What exactly is a Compliant Analysis Certificate?
To quote Queensland Health: “The CAC is a certificate of analysis of specified substances in a tattoo ink to determine if concentrations of these substances are less than the maximum allowable concentrations prescribed in the Departmental Standard for Tattoo Inks.”

Why isn’t a Safety Data Sheet (previously Material Safety Data Sheet) enough?
A Safety Data Sheet (SDS) tells you the main ingredients in a substance, and the safety information. It does not provide a chemical analysis, just a list of the main ingredients. An SDS cannot be used to check for compliance with the new regulations.

Who can produce a Compliant Analysis Certificate (CAC)?
Under the Queensland Health Standard (to quote), “CACs issued by Chemical Technological Laboratory (CTL) in Europe, or another laboratory accredited by an accreditation body operating in accordance with ISO/IEC 17011 General Requirement for Accreditation Bodies Accrediting Conformity Bodies will be accepted. In Australia, the analysis may be undertaken and certified by a NATA accredited laboratory.”

Where do I get a Compliance Analysis Certificate (CAC)?
Australian suppliers and tattoo businesses do not need to prepare their own CACs. Certificates provided or published by manufacturers and/or suppliers need to be available and meet the required standard. They could be on a manufacturer or supplier website. You need to know where to find them when an enforcement officer comes calling. It is unlikely that it will say “Compliant Analysis Certificate”, as that is a term created by Queensland Health to define the information requirements. This aspect can be confusing, so ask your pigment supplier what they have and if it complies.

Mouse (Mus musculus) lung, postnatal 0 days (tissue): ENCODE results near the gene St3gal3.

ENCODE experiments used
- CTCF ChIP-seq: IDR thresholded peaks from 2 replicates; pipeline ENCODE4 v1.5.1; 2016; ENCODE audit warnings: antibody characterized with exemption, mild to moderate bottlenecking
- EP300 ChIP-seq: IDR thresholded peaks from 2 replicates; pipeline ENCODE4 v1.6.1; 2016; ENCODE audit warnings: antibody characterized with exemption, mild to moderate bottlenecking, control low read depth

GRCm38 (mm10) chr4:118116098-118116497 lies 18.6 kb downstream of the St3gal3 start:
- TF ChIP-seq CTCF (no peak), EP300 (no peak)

If there is a CAC for a pigment, is it always legal to sell or use it? Do they expire?
From Queensland Health: “A CAC certifies an ink formulation as compliant with the required standards and is valid for a period of two years from the date of its issue. This means that a tattoo ink manufactured using the same formulation during this two-year period will be covered by the CAC. For example, a CAC dated 20 Dec 2020 will be able to be used by a manufacturer to manufacture the ink till 19 Dec 2022.  However, the pigments themselves must be used in accordance with the manufacturer’s instruction including any use by date, if specified by the manufacturer.”

What happens if I sell or use a pigment that does not have a Compliant Analysis Certificate?
After the transition period for compliance has ended, the maximum penalty for a supplier is 100 penalty units (currently $13,300) and for a business or person using the pigment, 50 units ($6,650).

Why is the body art tattoo industry concerned about losing some blues and greens?
The new EU regulations restrict a Blue 15:3 (phthalocyanine blue) and Green 7 (copper phthalocyanine green). These are popular bright colorants and are considered difficult to replace, so the EU is allowing manufacturers another 36 months to remove these colorants. Queensland Health is not regulating these colorants.

Which other colorants are being ‘banned’?
In the Queensland regulations, about 53 colorants will be restricted to concentrations that typically means they can only be present as an impurity at very low concentrations. One red pigment is limited to 3%, and the rest to either 1000ppm (0.1%) or 0.5ppm (virtually nothing). 

The colorants that some brands use in cosmetic tattoo pigments that are affected by the regulations include four reds, four yellows and two oranges. The Colorant Index or CI numbers should be on the pigment bottles if they are present. They include CI 11680, 11740, 11767, 12085, 12466, 12475, 12477, 21095, 21110, 21160 and 51319.

May 06, 2021 — Robert McGowan